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La Jolla students launch a Giving Tree of hope in a holiday season shadowed by conflict

At the La Jolla Country Day School, staff, students, and their families started a gift drive to support foster youth and children from low-income communities. KPBS Education Reporter M.G. Perez tells us this is a positive in a negative of world events.

At the La Jolla Country Day School, staff, students, and their families started a gift drive on Monday to support foster youth and children from low-income communities.

Students will learn a lesson of compassion over the next couple of days on campus as gifts are donated, collected, and wrapped for delivery.

This year, the annual Giving Tree project is shadowed by war and religious conflict half a world away, but the goal is to provide hope and a peaceful holiday season to those who need it most.

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“It's important for us to acknowledge everyone’s humanity and dignity," said Angela Fukumura, the parent organizer. "It starts right here at home and goes out to the world. I hope it’s what the kids here at Country Day are gaining from their experience."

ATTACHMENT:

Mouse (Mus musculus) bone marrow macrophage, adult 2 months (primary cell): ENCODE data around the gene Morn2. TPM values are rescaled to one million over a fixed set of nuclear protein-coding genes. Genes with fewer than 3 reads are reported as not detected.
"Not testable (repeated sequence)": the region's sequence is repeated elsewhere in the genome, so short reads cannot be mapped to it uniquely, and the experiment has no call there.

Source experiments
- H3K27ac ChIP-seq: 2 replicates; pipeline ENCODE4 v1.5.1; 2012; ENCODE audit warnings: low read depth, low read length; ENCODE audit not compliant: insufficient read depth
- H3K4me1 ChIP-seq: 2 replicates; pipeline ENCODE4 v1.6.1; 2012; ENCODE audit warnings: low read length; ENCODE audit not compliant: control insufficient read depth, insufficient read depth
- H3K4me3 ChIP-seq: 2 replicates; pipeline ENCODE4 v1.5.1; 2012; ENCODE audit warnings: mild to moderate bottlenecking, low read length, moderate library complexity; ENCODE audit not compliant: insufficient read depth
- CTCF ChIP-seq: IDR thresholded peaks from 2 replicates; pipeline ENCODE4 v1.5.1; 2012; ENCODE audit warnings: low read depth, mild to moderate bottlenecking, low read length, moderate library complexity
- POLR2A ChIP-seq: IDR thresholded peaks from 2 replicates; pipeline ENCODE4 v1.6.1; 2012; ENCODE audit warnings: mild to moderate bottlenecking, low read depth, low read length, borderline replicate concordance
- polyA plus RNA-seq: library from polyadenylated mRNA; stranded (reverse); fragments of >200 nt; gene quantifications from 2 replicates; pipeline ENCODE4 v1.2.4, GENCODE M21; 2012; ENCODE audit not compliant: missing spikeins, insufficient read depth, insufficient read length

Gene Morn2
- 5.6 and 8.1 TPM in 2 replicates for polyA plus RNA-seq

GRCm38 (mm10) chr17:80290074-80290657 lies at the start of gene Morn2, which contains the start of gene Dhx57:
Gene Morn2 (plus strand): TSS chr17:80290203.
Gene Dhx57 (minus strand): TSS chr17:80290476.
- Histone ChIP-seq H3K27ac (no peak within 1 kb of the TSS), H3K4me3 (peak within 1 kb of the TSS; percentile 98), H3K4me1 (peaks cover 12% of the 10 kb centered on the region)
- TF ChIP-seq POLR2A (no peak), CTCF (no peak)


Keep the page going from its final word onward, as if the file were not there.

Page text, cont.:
La Jolla Country Day School junior Jack Tobal, 16, volunteered to help with the annual project.

“I’m ethnically Jewish. My grandparents are Jewish. We don’t practice. We do a mix of both. We always celebrate Hanukkah, and we always celebrate Christmas," Tobal said.

He admitted his position of privilege is something he wants to use for the good of the community. "I think right now it's just a good idea to think about what you have in such a privileged life (and be grateful for that). After all, a billion people in this world go without electricity and safe drinkable water," he said.

Laura Portner is a parent who dropped off a gift, Monday, for the annual Giving Tree project, La Jolla, Calif., December 11, 2023
M.G. Perez
/
KPBS
Parent Laura Portner dropped off a gift, Monday, for the annual Giving Tree project, La Jolla, Calif., December 11, 2023

The school works with county social workers and nonprofit organizations, including A Bridge for Kids. La Jolla Country Day families and staff were provided with specific “wish lists” to fulfill the requests of children from infants to age 18.

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Country Day senior Madeline Toranto, 17, celebrates Hanukkah. She serves on the school’s community service board with her classmate Maya Krishnan, 17, who celebrates a less traditional season of holiday spirit. Both find themselves as leaders-in-training for a better future.

“Jewish youth like myself … our parents just keep passing down to us that we’re the next generation. Amid antisemitism, we are going to have to stand up for ourselves," Toranto said.

"We want to spread the importance of counting our blessings. Being grateful and spreading peace wherever we can, because we see that our world might fall apart very soon,” Krishnan said.

By Wednesday, the Giving Tree project expects to have gifts for more than 400 children, from infants to teenagers. Students from Country Day will wrap and prepare whatever is collected, as they do their part for peace this holiday season.

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